If really we want to end a stigma based in homophobia and gender-policing, we’re gonna have to actually fight homophobia and and gender-policing.
Credit to Asher for inspiring this post!
As I’ve been realizing lately, adult open ballet classes can do a lot to knock out feelings of illegitimacy. And not in the ways you might expect.
You know that pesky impostor syndrome which is always reminding you that you don’t deserve to be where you are or doing what you’re doing? As if that there is some line that divides the legitimate from the illegitimate, and you can’t feel comfortable or confident with yourself until you cross it. What and where that line is can be shifting and uncertain: would perfect turnout make you legit? A spot in a conservatory? A company contract? Still, you remain convinced that this line exists and that the end to your insecurities, the point where it all gets better, lies somewhere above your head.
Impostor syndrome definitely isn’t unique to dancers, but in such an uncertain profession, it can be particularly hard to shake. That’s where open classes come in.
Open classes bring together a wide assortment of people ranging in age, background, ability, and relationship to dance. The class probably has a level specified (beginner, intermediate advanced), but that doesn’t stop people outside that range from showing up (this is particularly the case in smaller cities with fewer classes and therefore less stratification between professional and recreational classes). There are current professionals, tech employees who danced as kids, 70-year-olds who took up ballet at 65, teenage bunheads, 50-year-old retired principal dancers, college students, and oftentimes someone pregnant. There’s people with their legs by their ears and people with their legs barely off the floor.
And what’s beautiful is seeing all these people not just dancing together, but also all working their butts off, struggling, and messing up at times. Not necessarily struggling with the same issues–one person might be figuring out how to squeeze out that fourth pirouette while another is working on a single–but nonetheless working through issues related to their respective points in their dance journeys with the same focus and energy.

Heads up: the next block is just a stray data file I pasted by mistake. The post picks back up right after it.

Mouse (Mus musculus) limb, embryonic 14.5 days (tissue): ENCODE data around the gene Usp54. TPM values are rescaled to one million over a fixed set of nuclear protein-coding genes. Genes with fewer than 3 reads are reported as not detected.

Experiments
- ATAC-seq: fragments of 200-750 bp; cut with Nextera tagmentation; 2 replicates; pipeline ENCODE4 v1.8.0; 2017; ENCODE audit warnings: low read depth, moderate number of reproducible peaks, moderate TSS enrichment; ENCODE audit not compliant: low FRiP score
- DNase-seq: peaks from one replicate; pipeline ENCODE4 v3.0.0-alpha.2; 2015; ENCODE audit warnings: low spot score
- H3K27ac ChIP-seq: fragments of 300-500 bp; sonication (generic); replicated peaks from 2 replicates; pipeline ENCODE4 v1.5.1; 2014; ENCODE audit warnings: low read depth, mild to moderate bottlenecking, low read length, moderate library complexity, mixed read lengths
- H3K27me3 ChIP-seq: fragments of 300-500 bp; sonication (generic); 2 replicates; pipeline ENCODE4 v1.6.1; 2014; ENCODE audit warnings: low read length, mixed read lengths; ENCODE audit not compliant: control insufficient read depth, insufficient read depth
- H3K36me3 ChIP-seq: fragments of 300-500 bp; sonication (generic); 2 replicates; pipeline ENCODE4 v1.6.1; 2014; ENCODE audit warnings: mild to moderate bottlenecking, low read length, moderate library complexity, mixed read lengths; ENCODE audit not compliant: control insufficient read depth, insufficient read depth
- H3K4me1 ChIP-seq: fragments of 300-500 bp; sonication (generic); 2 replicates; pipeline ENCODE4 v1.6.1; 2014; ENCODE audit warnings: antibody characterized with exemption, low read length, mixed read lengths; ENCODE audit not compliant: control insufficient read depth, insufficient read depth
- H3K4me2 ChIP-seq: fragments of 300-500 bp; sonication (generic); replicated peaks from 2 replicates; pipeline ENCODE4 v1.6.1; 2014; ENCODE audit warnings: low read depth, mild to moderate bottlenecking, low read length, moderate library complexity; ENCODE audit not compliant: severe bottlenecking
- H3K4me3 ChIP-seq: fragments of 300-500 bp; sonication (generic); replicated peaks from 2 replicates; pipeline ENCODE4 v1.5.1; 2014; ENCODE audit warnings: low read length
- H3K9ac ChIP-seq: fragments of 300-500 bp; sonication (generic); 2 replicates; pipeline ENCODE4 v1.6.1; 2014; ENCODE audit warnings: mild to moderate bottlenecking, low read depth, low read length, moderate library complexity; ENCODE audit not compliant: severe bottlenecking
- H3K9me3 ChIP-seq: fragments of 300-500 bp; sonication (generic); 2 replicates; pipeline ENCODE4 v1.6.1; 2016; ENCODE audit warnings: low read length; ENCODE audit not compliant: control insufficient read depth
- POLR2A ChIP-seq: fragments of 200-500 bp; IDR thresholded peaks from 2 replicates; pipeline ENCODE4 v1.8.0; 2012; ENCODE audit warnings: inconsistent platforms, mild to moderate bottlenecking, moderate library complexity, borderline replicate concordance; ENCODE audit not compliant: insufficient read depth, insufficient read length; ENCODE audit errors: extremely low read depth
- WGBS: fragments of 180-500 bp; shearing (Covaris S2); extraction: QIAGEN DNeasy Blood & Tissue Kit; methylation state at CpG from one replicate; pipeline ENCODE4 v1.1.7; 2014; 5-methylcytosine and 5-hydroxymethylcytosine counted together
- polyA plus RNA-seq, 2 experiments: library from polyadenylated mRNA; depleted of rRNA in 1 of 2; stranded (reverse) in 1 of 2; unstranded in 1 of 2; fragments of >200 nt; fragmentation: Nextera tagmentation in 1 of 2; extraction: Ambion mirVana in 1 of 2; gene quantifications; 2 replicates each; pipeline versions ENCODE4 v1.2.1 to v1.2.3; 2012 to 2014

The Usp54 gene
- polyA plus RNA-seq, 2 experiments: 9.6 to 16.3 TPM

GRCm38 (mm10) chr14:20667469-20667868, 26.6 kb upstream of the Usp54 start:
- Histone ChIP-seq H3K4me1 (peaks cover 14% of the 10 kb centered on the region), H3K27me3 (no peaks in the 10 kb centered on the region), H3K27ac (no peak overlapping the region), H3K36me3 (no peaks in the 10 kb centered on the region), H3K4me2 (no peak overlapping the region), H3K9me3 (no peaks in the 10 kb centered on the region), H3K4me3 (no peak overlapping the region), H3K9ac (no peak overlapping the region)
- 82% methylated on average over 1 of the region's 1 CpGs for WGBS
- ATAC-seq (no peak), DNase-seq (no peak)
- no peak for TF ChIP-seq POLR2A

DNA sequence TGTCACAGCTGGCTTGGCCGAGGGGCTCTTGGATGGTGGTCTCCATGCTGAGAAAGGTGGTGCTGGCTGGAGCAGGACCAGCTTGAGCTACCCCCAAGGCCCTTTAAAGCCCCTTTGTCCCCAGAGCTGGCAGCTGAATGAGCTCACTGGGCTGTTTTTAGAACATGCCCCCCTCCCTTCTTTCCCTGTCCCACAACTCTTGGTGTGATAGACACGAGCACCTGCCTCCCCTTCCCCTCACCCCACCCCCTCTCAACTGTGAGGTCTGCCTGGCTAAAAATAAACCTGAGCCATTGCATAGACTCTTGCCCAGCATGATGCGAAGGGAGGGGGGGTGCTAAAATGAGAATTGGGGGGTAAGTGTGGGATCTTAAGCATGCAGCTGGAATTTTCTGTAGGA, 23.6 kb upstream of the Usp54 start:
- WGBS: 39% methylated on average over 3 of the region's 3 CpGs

There’s something about seeing a gorgeous professional falling out of turns or a beginner standing in the center with unwavering presence that will crush your lingering impostor syndrome. Your weaknesses and and challenges don’t mean that you don’t belong there–they mean that you very much belong there and you can be comfortable and confident about your place in the struggle.
Because no matter how good or bad you are, there is no line of legitimacy that will fix everything: the struggle never ends! And that’s a good thing, I promise.
See, most popular depictions of ballet focus on the “obsession with perfection” aspect. But in reality, while perfectionistic ideals are a thing, dancers learn that actually being perfect is clearly not.
So you have to get pretty comfortable with perpetual imperfection. That’s not always easy, but it can be pretty awesome if you approach it the right way.
There’s a certain sense of liberation in knowing that anything you do will fail in some form or another: then you can toss out that annoying fear of failure and just focus on failing better, failing the way you want to.
And once you realize that you’ll never “arrive”–that really no one will–you can stop freaking out about not being “there” yet and just immerse yourself in the journey: the plies, the tendus, the sweat, the studio full of warm stinky bodies, the music, the mistakes, the tiny adjustments, the joy of movement, and that glorious daily grind.